Many industries rely heavily on seasonal workers over the busy summer months. Employers hiring seasonal workers need to take care that their contractual arrangements with those employees are consistent with fixed term, rather than permanent employment to avoid employees challenging their dismissal at the end of the season.
A recent Employment Court case,Turner v Talley’s Group Ltdwas decided in favour of the employee, who claimed that she was unjustifiably dismissed from her seasonal employment at a fish processing factory.
Ms Turner had been employed on a number of employment agreements over several years. The most recent agreement stated that she was employed as a ‘seasonal employee’, and that if the season extended further than the usual period she would become a ‘casual employee’. When she was told she would not have on-going employment, Ms Turner raised a personal grievance, claiming unjustified dismissal.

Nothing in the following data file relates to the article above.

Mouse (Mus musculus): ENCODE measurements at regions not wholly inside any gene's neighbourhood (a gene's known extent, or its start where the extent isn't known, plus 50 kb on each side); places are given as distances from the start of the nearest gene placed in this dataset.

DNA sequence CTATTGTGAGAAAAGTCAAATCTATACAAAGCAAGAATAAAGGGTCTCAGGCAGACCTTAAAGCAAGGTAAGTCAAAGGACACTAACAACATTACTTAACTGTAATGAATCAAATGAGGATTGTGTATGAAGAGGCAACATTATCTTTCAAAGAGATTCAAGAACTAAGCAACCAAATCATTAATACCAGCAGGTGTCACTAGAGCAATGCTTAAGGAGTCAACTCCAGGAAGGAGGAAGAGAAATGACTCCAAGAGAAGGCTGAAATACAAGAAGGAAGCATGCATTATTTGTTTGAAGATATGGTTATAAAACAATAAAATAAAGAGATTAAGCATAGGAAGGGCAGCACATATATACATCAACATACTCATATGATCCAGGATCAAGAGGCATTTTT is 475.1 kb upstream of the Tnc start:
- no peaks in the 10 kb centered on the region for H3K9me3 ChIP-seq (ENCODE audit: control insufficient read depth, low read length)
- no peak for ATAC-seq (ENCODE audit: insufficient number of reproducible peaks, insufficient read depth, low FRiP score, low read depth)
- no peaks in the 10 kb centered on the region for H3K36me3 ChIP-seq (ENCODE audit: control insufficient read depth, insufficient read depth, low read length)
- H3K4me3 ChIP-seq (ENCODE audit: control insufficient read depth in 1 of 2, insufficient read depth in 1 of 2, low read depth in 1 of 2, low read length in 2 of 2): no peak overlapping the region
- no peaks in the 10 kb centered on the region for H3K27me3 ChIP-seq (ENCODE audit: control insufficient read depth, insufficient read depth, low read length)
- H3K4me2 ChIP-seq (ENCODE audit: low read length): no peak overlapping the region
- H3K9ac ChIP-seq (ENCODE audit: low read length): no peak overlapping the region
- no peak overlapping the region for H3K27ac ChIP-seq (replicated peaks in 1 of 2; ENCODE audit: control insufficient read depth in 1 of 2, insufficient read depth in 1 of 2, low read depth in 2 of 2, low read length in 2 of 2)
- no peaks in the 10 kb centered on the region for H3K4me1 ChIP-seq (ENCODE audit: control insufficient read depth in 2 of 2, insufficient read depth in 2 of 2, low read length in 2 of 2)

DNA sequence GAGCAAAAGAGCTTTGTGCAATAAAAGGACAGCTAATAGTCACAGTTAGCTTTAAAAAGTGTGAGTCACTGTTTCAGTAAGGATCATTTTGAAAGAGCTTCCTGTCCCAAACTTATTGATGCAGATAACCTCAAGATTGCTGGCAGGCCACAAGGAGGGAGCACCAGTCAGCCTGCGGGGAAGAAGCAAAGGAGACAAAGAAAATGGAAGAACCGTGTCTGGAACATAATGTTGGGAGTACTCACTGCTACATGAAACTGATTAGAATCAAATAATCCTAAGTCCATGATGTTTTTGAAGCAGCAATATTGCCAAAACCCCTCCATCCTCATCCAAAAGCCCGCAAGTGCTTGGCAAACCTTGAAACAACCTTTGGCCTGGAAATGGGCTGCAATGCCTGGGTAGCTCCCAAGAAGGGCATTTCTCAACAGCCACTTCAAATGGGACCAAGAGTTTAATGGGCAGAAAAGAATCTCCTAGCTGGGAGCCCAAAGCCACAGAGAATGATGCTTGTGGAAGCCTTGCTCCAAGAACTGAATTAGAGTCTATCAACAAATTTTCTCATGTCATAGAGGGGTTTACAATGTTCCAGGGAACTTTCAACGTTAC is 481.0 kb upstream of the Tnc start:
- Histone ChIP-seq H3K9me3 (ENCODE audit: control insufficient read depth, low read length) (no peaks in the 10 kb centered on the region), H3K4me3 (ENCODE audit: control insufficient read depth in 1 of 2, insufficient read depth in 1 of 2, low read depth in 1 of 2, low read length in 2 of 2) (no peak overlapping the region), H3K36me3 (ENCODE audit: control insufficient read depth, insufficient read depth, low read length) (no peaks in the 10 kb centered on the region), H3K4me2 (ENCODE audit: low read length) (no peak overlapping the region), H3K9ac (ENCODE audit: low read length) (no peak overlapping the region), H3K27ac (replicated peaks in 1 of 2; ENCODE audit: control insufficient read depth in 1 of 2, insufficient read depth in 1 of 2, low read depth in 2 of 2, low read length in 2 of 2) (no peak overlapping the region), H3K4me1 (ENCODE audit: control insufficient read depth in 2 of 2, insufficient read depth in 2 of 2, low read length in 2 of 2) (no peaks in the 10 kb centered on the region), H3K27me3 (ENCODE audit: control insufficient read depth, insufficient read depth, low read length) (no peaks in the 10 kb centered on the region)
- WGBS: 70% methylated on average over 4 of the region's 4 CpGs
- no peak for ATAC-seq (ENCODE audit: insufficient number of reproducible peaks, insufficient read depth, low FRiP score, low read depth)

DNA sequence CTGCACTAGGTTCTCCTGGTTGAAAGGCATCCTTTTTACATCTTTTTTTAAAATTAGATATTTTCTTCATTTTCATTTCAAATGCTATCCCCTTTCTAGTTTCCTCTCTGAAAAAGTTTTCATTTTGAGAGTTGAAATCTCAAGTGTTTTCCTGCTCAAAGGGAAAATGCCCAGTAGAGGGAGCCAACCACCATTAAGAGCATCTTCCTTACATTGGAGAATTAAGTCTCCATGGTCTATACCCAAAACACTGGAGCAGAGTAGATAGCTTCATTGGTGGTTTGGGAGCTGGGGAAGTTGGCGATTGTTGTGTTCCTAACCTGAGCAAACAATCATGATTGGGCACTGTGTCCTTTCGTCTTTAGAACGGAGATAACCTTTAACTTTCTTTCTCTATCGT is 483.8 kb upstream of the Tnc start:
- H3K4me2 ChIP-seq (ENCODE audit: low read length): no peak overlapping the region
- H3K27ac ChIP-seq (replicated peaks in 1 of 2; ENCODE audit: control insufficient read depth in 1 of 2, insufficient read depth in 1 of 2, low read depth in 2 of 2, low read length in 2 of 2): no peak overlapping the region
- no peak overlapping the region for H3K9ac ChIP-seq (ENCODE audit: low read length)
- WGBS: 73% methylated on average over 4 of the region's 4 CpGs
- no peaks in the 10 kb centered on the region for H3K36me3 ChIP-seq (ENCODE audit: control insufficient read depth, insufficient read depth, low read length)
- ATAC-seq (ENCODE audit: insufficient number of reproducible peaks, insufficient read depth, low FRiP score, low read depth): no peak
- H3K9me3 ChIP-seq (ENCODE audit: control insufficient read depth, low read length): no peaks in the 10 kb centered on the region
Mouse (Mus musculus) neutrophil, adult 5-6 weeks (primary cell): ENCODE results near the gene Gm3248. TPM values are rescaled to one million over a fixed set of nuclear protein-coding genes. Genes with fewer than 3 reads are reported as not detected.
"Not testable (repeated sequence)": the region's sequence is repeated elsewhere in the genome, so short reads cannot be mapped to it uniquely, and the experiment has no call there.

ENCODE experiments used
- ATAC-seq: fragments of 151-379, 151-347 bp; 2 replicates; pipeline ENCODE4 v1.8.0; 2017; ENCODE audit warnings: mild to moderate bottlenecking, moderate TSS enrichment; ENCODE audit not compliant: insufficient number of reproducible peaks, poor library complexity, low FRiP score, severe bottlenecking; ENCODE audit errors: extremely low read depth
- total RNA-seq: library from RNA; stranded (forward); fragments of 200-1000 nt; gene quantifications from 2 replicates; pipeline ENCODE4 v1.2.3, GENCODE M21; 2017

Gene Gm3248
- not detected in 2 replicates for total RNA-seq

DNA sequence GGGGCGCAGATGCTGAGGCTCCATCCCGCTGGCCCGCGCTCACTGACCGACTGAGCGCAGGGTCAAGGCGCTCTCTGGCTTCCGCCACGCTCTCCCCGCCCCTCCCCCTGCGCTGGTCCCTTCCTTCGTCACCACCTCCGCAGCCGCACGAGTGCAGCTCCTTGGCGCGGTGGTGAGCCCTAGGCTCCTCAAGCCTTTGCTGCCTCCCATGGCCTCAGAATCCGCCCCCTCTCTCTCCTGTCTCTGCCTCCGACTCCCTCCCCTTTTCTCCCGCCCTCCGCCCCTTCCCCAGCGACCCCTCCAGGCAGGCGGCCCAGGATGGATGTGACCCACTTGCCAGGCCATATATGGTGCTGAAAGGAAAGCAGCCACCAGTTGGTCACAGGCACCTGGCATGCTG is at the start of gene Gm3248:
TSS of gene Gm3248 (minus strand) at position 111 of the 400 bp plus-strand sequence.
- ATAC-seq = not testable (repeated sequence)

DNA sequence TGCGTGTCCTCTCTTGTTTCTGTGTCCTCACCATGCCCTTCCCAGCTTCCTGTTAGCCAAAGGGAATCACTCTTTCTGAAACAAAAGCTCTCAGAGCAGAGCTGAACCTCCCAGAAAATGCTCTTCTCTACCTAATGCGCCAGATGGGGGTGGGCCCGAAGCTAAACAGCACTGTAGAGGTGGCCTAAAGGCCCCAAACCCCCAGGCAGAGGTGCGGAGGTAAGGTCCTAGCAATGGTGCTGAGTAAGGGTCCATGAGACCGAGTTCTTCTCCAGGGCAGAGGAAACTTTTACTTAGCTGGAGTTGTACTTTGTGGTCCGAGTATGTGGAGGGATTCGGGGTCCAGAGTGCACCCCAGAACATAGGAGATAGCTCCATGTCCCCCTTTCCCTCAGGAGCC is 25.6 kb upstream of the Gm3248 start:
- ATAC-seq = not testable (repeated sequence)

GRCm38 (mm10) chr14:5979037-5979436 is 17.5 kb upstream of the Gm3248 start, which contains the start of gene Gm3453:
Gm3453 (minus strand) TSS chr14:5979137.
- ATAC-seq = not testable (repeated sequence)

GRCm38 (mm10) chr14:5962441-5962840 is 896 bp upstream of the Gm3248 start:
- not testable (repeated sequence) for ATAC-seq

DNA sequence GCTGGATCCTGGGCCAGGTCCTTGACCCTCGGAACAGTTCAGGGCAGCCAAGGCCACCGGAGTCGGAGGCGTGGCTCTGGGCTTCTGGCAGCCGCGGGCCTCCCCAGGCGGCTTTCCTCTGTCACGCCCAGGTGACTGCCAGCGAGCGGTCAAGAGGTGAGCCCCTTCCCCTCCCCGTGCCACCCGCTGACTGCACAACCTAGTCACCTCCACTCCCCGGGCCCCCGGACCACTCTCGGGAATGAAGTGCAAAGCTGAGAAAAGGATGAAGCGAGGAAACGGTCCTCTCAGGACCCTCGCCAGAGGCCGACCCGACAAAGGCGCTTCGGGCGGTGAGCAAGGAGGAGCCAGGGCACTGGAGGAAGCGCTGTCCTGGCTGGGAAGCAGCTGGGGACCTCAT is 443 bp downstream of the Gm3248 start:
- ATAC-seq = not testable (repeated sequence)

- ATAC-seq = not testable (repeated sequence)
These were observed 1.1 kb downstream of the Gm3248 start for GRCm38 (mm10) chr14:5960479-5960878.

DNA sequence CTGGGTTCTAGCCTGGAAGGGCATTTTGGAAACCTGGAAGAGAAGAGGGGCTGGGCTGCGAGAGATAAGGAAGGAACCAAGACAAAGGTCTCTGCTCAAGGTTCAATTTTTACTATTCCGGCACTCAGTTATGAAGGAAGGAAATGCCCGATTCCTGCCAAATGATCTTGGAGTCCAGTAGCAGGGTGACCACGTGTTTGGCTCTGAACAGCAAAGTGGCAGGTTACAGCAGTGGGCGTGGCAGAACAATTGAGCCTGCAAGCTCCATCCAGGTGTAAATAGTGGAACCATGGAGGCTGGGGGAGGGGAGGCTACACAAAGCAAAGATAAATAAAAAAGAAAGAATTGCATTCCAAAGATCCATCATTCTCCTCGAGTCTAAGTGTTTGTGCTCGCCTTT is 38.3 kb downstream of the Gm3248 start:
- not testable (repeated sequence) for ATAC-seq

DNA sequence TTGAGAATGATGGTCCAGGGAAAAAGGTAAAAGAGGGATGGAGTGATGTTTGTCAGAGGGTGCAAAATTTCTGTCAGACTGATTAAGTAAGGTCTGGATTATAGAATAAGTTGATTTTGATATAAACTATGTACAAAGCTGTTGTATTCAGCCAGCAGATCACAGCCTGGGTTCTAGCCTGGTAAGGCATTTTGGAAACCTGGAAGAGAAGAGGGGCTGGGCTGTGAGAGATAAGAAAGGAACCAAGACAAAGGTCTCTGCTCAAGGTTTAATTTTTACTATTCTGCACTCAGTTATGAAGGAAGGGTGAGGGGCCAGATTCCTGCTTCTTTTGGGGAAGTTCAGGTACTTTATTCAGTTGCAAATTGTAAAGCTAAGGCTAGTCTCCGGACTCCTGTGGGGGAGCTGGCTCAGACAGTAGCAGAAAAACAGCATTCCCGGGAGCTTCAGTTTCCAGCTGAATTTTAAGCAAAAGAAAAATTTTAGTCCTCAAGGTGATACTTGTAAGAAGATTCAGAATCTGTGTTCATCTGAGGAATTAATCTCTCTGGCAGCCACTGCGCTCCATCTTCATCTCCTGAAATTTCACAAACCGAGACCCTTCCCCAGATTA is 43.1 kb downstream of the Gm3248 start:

Talley’s argued that it was justified in ending her employment as the season had ended.
The Court did not agree.
The Court ruled that although seasonal employment within the fish processing industry fell within the meaning of “fixed-term” employment, Talley’s had failed to meet the legal requirements for employing Ms Turner on a fixed-term basis. The Court ruled that she was a permanent employee.
Fixed term employees under the Employment Relations Act
The Employment Relations Act sets out specific requirements employers must comply with when using a fixed term agreement. These are:
- An employer must have genuine reasons for employing someone on a fixed term basis;
- Fixed term employees must be given a written employment agreement;
- The reasons for the fixed-term must be set out in the agreement;
- The agreement must state how and when the employee’s employment will end.
Failing to comply with these requirements could lead to employees being treated as permanent employees, with the ability to bring a personal grievance claim for unjustified dismissal.